The world debt crisis is becoming more acute, and many indebted developing countries encounter difficult economic conditions which constrain their ability to service their large debts. Therefore, it will be difficult for such countries to make progress under the prevailing conditions. There is the risk of additional economic and political instability. The debt is accelerating in relation to the growth rate of the debtors’ economies.

Net commercial bank lending to all developing countries has fallen abruptly, hampering the efforts of countries undertaking adjustment programs and discouraging others from adopting needed corrective policies. This is a very serious development, which has also hampered normal access to international capital markets by countries not experiencing debt-servicing difficulties. Indeed, the failure to deal effectively with the debt problem ultimately could jeopardize peace and stability in the world.

We must pause here to question the most feasible method of tackling these problems, in order to reduce their impact on the borrowers and lenders alike. I am confident that the pool of financial and technical resources available to the Bank and the Fund can be mobilized in this operation. I am also hopeful that the global economic environment and the availability of external financing will be more conducive in the period ahead to the success of the debt strategy as envisaged by the U.S. Secretary of the Treasury in October 1985.

The major responsibility for promoting a favorable economic environment lies with the industrial countries. Our institutions’ largest members will need to follow through on their commitments, to cooperate closely to foster stable exchange rates, and to reduce existing imbalances. It is imperative that the deficit countries give priority to reducing their domestic imbalances and external deficits. Simultaneously, the surplus countries must pursue policies designed to remove structural impediments to growth and strengthen domestic demand.

I believe the industrial countries have the ability to perform the major role in containing the crisis due to their impact on the growth of the world economy. Steady growth rates in the industrial countries could be a basis for recovery of the world economy, improving the flow of international trade, and encouraging the demand for primary commodities, which are the main exports of developing countries. This, in itself, would help developing countries to execute adjustment programs. The industrial countries are the main consumers of oil and have considerably benefited from the reduced oil prices as well as low prices for other primary commodities. It is my wish that they will utilize this advantage in such a way as to alleviate the overall negative impact on developing countries. I would draw your attention in this context to the experience of the Arab oil producing countries in the 1970s when they recycled their financial surpluses to assist investment and lending opportunities on concessionary terms to the developing countries. I believe it is now time for similar reciprocal action to be taken by the major oil consumers.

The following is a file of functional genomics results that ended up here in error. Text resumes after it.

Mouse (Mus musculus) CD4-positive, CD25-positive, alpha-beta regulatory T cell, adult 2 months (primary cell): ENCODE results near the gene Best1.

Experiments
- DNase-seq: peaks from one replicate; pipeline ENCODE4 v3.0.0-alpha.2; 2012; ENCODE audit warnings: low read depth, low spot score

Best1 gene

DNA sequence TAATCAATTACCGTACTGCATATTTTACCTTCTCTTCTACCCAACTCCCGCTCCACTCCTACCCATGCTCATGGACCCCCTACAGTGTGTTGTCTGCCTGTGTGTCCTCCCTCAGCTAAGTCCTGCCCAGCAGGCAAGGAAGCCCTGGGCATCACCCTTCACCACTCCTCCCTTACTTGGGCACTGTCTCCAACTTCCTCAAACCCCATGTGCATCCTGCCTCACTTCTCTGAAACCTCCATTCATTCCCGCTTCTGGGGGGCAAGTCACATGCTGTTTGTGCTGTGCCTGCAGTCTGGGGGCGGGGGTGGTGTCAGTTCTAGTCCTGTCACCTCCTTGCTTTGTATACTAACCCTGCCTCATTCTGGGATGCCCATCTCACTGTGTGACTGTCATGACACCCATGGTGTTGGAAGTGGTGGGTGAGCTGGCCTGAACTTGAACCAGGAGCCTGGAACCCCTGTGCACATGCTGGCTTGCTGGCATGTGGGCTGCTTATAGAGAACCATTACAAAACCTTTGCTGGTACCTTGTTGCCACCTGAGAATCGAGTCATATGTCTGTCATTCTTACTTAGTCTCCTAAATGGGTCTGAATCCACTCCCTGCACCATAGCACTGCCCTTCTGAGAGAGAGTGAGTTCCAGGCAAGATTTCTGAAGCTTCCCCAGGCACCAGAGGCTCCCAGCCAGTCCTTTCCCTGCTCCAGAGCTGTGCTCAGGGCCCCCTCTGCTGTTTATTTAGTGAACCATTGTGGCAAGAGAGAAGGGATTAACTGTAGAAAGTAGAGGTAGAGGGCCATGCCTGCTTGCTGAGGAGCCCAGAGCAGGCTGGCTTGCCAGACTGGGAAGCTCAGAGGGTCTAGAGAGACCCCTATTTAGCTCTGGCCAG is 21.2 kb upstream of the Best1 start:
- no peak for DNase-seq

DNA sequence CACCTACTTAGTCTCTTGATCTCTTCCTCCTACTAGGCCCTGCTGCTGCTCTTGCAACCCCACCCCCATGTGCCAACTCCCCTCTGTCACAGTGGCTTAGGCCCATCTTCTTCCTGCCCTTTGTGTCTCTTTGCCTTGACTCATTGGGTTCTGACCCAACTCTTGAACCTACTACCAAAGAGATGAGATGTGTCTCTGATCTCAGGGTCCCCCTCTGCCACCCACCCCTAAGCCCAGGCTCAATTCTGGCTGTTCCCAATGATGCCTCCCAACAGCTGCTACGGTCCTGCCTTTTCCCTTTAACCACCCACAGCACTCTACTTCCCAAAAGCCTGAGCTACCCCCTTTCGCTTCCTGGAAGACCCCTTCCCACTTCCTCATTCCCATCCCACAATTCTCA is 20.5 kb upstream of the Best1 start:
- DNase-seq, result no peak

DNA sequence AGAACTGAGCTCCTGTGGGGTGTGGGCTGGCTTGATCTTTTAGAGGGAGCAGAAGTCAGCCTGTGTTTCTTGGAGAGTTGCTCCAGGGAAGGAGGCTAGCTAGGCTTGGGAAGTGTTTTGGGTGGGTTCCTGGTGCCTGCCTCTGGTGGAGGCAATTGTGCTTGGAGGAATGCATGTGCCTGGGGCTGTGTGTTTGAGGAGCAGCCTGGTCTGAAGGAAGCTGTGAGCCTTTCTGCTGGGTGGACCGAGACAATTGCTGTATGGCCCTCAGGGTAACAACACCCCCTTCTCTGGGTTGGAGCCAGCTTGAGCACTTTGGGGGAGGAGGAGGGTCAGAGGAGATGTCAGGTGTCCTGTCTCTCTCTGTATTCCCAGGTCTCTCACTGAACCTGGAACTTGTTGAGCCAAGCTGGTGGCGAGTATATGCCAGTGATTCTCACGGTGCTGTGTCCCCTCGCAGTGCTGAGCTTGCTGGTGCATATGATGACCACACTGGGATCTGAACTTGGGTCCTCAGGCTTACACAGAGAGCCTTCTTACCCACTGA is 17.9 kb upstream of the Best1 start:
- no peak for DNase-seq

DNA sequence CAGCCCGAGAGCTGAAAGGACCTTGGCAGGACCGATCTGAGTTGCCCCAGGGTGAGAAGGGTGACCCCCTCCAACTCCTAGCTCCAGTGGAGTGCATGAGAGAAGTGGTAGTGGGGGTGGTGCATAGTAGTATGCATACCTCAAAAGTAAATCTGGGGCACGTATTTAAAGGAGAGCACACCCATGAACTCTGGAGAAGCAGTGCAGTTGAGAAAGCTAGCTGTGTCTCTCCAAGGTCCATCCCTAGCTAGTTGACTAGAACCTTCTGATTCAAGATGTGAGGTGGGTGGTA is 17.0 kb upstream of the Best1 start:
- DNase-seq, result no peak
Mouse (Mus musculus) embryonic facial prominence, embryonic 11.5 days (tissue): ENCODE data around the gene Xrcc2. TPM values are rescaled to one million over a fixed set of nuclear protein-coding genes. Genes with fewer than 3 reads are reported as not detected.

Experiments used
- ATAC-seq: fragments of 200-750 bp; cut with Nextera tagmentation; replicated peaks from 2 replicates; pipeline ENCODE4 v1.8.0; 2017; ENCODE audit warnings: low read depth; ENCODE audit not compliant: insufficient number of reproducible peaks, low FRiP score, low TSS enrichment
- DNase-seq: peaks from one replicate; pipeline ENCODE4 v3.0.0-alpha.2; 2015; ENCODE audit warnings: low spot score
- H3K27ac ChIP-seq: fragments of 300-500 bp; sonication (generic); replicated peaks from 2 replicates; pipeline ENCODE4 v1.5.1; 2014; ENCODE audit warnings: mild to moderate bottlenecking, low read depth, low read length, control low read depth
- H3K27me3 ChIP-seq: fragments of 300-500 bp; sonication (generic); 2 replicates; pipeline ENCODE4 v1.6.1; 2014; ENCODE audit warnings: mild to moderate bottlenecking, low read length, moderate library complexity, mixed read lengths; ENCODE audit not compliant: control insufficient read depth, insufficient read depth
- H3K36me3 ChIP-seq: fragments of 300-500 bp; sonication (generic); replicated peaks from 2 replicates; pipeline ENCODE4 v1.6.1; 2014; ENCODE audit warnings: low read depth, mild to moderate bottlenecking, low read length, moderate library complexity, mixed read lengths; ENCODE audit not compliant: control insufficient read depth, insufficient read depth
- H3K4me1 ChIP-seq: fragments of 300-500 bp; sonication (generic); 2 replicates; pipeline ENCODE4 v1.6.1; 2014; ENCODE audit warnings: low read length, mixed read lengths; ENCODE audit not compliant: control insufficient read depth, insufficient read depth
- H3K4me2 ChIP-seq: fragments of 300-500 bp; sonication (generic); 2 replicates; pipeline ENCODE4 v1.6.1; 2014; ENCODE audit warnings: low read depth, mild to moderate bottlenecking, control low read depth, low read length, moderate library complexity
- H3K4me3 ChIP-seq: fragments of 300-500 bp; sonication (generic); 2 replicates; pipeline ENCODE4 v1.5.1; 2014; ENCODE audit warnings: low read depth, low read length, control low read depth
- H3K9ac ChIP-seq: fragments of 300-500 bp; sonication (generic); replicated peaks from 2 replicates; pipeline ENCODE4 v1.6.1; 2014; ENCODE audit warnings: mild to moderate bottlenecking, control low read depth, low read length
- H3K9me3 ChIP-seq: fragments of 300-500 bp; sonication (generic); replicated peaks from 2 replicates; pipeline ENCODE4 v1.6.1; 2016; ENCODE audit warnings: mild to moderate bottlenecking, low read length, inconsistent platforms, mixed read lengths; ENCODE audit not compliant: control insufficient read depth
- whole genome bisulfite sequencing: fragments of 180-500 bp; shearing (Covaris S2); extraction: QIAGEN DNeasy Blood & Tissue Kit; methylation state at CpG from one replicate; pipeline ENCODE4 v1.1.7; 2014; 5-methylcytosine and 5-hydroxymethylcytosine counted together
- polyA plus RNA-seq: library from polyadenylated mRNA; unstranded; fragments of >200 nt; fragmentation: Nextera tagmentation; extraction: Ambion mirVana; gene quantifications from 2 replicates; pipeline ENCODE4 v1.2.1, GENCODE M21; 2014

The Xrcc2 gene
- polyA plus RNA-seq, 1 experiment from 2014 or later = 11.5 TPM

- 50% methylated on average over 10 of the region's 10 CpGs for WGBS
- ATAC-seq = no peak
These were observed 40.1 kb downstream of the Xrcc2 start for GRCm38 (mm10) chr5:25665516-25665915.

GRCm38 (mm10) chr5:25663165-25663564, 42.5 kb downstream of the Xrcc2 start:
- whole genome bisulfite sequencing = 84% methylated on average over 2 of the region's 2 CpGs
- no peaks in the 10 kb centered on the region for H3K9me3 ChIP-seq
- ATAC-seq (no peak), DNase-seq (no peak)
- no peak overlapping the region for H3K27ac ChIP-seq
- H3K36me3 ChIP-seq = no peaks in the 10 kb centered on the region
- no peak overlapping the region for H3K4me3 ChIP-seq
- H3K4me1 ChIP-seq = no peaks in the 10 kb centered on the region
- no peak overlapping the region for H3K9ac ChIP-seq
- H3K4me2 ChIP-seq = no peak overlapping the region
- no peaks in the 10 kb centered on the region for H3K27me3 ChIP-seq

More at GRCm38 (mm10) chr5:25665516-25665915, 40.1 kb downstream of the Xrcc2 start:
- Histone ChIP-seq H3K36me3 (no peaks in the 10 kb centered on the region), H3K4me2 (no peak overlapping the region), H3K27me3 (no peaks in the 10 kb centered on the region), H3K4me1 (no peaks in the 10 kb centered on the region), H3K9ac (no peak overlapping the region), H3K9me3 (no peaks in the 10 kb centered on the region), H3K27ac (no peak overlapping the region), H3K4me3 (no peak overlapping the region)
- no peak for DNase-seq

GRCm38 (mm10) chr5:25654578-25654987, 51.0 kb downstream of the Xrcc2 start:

The developing countries, for their part, must create the conditions for attracting sustainable financing flows. Structural policies must be directed toward removing economic distortions and ensuring efficient resource use. Realistic prices, interest rates, and flexible exchange rates can be important mechanisms for achieving these objectives. Appropriate macroeconomic policies can help increase public sector savings, thereby freeing resources for investment. The efficient use of these increased savings is essential to strengthen growth prospects in these countries, for economic recovery depends not only on an increase in investment but also on the quality of that investment. The precise mix of policies must, of course, be tailored to the particular circumstances of each country. Furthermore, the social costs of adjustment in fragile societies must be taken into account.

The major obstacle to economic growth over the last 15 years has been the persistence of fluctuating economic conditions. Major economic indicators such as exchange rates, inflation rates, and interest rates have varied extensively in industrial countries. This has made for considerable uncertainties that have adversely affected investors’ confidence and thus have hindered the growth and progress of the world economy. It also has forced the developing countries to focus on short-term adjustment measures, with consequent neglect of longer-term developmental objectives. One appreciates that attempts have been made in the last few years to contain the severity of these fluctuations, as more countries are awakening to the urgent need for cooperation and coordination of their economic policies. These signs are indeed positive, but practical steps should follow in order to minimize the adverse effects of such fluctuations in economic conditions.

Under these unstable conditions, my concern is that the adoption of protectionist policies by some countries will restrict the flow of trade and accentuate the crisis. Protectionist policies will have destructive consequences for the developing countries with debt problems, limiting their potential to export primary products and retarding their growth and productivity. Protectionism not only works against the interests of those countries most in need of a strong recovery in foreign earnings, it also acts to the detriment of the very countries that resort to trade restrictions. The perceived short-term benefits pale against its costs. I believe we all agree on the importance of rising to the challenge of removing the obstacles and protectionist barriers that inhibit the flow of international trade.